Scotsonslad take heart I don't think PPL is meant to be easy, after all there's no pause button or 'let's pull over to see what's wrong' at 5,000ft, or even 1,000ft.
Plenty of good advice on here from far more experienced pilots than I so I will empathise with you and hopefully give you a better feeling.
I started learning to fly last year at the tender age of 66 and although I hated to admit it I did find learning far more difficult than I expected.
My 4th hour lesson was straight and level. I could fly S&L without a problem if only the wind would cooperate Set power, attitude, trim, good level flight then a pocket of rising or sinking air would upset that balance and cause frustration.
I have about 29 hours total, something like 55 landings and 30 odd circuits and still have not got to the stage of being allowed to solo. It is frustrating, but I accept that and one day it will come.
Similar to airpolice, my instructor took me off circuits and we went onto the next lessons, PFLs and precautionary landings and my first Nav exercise. I think this was to have a change and take the pressure of circuits but on each flight you the opportunity to do a landing.
Don't sweat on it, enjoy the training and don't be in a rush. If you feel your instructor is rushing you perhaps a change of instructor is needed.
Although Barton is my local field I decided to train at Liverpool with nice big tarmac runways
One day the landings will just klick. It's like that moment when your parent/sibling was supporting the bike for you as you learned to cycle - until one day when you turned around and they weren't propping you anymore. At which point you'd fall over in sheer chock at the fact you were doing it all by yourself.
I've only recently gone solo, and what I have learned through experience and money is,- while you are in the circuit with your instructor and you are constantly doing circuits, you think to yourself, how many circuits have I done now, I should be able to be solo by now.
Wrong................ and wrong way of thinking.
While solo circuit is a huge milestone, you should think to yourself, the flight school will let me go solo when they feel ready not when you the novice or learner pilot think you are ready. So if like me it takes 63 circuits to go solo, so be it.
When I was doing my first solo circuit, I over shot the turn from base to finals, and nearly stalled, luckily I had sufficient training to know how to make the aircraft safe again without stalling.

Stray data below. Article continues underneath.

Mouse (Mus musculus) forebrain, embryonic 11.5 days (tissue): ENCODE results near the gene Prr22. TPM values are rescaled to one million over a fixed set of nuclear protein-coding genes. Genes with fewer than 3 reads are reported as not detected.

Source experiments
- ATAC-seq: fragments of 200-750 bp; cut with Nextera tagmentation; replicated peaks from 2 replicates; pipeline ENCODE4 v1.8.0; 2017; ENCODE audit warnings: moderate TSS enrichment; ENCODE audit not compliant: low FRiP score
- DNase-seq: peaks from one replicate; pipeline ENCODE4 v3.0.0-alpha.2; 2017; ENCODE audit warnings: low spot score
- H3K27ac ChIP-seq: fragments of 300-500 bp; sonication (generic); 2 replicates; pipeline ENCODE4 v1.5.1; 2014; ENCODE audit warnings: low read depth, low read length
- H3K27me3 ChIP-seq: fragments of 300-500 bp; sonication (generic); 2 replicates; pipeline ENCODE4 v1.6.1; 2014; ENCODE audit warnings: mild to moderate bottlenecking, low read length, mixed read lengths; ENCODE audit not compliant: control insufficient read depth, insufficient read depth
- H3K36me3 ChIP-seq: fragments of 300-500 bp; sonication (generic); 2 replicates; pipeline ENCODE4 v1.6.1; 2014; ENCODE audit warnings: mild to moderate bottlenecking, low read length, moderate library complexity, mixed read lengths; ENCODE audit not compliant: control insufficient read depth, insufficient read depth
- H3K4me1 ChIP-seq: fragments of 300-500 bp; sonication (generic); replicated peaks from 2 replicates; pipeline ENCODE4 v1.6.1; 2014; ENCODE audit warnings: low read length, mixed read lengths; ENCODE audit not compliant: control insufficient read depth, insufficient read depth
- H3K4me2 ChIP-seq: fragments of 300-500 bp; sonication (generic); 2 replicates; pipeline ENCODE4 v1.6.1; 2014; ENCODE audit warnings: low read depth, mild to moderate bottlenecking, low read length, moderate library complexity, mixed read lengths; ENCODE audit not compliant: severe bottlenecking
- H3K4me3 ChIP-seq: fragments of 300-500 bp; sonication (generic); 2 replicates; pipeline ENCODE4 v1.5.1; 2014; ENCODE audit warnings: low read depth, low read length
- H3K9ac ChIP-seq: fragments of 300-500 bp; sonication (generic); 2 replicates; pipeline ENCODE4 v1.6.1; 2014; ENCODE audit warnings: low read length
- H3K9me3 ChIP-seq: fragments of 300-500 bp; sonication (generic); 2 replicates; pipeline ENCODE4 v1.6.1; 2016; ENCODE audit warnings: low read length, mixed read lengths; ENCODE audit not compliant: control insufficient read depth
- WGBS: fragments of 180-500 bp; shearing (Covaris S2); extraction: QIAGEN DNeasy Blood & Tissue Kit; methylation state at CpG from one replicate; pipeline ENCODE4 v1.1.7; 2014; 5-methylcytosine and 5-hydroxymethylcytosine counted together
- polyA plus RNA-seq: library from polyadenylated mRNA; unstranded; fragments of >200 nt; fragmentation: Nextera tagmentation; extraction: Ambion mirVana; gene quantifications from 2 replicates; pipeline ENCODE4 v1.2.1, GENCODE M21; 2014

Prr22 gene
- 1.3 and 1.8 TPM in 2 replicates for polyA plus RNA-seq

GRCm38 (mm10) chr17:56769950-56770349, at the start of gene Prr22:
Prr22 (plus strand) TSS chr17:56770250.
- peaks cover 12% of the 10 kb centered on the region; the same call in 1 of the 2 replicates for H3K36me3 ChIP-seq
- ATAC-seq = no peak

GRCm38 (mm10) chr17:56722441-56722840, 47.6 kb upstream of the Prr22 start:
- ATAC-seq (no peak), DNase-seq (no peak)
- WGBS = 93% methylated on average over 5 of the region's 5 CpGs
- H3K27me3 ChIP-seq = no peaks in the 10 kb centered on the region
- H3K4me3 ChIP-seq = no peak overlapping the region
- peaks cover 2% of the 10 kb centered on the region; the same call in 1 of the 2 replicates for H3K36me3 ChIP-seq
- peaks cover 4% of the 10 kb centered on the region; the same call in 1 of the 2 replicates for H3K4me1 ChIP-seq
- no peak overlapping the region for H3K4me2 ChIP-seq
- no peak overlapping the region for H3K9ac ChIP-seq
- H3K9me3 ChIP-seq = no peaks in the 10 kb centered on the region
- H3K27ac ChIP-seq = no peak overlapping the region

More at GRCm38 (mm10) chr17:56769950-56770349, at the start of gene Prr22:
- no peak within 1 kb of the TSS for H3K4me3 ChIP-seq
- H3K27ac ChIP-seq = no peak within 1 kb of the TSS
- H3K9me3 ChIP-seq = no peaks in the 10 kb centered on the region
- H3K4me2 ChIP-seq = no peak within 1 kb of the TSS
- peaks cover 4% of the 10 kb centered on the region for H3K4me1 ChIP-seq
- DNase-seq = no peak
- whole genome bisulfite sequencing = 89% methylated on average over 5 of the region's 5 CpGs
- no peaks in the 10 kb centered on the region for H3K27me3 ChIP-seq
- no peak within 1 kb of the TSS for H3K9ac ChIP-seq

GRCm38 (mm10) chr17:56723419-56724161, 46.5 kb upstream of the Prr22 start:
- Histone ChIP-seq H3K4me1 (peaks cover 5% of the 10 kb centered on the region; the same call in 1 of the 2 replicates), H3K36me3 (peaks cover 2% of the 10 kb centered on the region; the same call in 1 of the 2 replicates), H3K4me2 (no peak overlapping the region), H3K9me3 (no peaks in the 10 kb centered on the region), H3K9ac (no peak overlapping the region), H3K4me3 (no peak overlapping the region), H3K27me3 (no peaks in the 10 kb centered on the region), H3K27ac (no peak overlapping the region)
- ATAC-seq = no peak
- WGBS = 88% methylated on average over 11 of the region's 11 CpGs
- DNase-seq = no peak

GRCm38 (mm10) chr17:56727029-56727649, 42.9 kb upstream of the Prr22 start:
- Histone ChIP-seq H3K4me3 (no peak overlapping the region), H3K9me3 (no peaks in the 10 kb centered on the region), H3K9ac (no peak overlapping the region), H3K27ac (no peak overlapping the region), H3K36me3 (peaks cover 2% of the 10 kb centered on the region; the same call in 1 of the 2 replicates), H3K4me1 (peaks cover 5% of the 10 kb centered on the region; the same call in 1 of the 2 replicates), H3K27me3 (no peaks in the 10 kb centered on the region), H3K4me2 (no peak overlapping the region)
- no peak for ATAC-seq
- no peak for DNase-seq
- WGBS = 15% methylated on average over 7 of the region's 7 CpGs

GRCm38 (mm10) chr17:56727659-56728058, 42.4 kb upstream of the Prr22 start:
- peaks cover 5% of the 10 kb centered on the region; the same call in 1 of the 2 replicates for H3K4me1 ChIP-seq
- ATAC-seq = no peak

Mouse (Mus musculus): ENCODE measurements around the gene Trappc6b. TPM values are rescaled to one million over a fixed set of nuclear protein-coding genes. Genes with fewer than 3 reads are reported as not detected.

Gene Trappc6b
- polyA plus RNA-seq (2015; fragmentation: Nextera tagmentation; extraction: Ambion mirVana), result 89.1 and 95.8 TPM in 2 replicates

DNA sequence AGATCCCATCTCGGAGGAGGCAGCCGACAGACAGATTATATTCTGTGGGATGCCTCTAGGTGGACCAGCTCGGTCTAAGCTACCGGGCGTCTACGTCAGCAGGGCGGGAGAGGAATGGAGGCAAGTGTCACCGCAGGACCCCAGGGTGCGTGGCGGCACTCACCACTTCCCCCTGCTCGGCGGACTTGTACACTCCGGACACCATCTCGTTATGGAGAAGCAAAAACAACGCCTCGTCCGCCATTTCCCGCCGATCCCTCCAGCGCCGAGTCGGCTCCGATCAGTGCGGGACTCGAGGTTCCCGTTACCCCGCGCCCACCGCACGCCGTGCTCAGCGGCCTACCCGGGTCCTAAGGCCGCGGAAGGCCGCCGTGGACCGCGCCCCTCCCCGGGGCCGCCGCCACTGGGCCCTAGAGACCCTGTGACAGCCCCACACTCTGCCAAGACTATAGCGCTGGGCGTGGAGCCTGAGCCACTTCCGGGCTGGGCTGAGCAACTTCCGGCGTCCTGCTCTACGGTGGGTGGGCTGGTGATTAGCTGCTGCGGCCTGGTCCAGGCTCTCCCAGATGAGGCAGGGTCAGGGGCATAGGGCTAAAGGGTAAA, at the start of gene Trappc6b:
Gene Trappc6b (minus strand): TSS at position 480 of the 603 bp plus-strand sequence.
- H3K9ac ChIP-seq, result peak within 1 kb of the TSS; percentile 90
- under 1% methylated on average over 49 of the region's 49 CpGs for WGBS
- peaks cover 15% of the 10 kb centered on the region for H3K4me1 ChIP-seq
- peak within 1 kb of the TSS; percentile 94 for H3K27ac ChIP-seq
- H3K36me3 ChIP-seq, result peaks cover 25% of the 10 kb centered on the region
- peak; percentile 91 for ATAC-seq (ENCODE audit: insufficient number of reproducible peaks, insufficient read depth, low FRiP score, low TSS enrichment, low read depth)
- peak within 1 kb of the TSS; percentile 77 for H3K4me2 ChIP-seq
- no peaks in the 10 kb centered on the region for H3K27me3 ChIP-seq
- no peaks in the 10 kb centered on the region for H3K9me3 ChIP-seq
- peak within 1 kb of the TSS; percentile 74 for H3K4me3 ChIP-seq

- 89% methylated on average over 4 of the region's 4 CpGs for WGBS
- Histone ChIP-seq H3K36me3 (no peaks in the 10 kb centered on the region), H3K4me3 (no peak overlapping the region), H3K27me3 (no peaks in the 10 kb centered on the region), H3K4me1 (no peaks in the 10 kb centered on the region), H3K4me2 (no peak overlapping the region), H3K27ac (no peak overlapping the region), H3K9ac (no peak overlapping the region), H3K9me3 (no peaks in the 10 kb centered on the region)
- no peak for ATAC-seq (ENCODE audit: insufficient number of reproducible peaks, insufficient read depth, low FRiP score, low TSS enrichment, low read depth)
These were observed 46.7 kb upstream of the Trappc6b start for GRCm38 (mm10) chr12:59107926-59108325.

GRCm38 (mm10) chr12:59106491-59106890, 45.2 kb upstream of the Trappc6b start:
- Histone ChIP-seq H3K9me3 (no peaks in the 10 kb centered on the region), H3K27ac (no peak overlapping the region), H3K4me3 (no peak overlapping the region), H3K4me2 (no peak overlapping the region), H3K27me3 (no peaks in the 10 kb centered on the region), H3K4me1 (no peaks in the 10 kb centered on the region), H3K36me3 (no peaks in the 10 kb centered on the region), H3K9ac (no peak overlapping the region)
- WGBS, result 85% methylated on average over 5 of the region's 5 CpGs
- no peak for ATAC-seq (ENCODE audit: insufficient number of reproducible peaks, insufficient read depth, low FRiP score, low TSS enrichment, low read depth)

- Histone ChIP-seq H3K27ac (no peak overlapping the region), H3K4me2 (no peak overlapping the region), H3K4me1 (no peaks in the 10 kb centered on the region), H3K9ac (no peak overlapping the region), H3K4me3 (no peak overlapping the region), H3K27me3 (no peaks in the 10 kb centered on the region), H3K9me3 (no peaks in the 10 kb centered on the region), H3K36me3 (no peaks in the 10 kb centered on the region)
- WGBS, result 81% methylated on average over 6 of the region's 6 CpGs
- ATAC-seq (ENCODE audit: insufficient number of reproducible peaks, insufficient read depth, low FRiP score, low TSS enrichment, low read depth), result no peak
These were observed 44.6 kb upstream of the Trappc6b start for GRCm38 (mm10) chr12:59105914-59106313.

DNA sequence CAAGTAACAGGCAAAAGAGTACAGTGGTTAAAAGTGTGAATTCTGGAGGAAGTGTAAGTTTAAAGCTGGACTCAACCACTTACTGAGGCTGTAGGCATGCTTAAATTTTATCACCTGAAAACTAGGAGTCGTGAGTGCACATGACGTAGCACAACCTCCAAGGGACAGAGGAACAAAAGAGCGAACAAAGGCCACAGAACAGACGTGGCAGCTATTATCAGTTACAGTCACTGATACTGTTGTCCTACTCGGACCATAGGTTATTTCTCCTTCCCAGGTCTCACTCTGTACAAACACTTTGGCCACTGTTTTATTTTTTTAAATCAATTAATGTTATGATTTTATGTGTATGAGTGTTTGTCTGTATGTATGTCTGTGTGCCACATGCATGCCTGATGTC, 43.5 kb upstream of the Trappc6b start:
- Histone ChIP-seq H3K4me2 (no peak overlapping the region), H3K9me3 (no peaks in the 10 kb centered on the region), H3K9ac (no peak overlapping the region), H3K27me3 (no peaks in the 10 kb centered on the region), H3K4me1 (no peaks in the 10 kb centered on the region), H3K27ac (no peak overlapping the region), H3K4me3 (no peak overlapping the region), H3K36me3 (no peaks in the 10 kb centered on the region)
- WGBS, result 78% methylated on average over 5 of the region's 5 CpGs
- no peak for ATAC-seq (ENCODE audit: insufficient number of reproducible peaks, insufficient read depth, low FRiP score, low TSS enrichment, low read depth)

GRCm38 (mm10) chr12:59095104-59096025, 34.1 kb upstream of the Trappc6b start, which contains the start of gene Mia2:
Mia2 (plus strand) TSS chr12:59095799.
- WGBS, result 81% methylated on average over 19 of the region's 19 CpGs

So think of it, when you do go solo, you are going to probably do about 5 hours (ish) solo circuits before nav and xcountry, when you have to then prepare for more solo work.
Enjoy it all, it doesn't matter how many hours it takes to become a PPL'er, if your doing it for fun, then each and every lesson is a new experience and new more fun. Dont get bogged down on the duration, remember **** all people in this world can ever call themselves a pilot, you are lucky to be able to do that.
I usually find that its swings and roundabouts to be honest.
You get the youngsters mainly who only need to be shown once how to do something and grasp it then get bored when you practise. Then you get normal people who some things click and others don't but practise makes things better.
But then move on to the Nav side of things its the otherway round. The folk that struggled on the handling side come into thier own and the hot sticks struggle to find the largest loch in the UK.
Everyone is different, worrying about your progression is by far the biggest hand brake on your progression that there is. Go flying have a laugh enjoy yourself. If you muck something up have a laugh, call yourself a pillock and do it again.
O and its not uncommon for a first flight trial flight to pull off a reasonable landing getting talked through it. Then a few lessons on not be able to do it with exactly the same patter. Personally I thinks because with a bit of knowledge they are thinking to much and not doing exactly what they are told. So it sounds to me you are a perfectly normal mature PPL student
At the moment it's possible your previous experience is hindering rather than helping - you are distracted by it, right now you need all your attention to simply fly the plane. I'm sure in time it will become exceedingly useful.
And yes, I agree it sounds like they are rushing you. Until you have the control basics fairly sound you won't have the spare attention to deal adequately with where you should be in the circuit and so on.
As others have pointed out, learning in one's 50s is quite different to in one's 20s or 30s.
I'm sure you will be just fine, but it takes more than 4 lessons!
Scotsonlad, welcome to Barton. The field isn't particularly challenging but does repay precise flying in terms of speeds, aiming point and so on. Suddenly it'll all click into place and you're away! An added advantage you'll have is that it's great preparation for landing out. After training at Barton everywhere else looks huge
I know I am probably thinking too hard about it all. Just nice to hear from you experienced chappies that I am probably worried about nothing. I shall just keep on going and make sure I enjoy it all. Thanks again.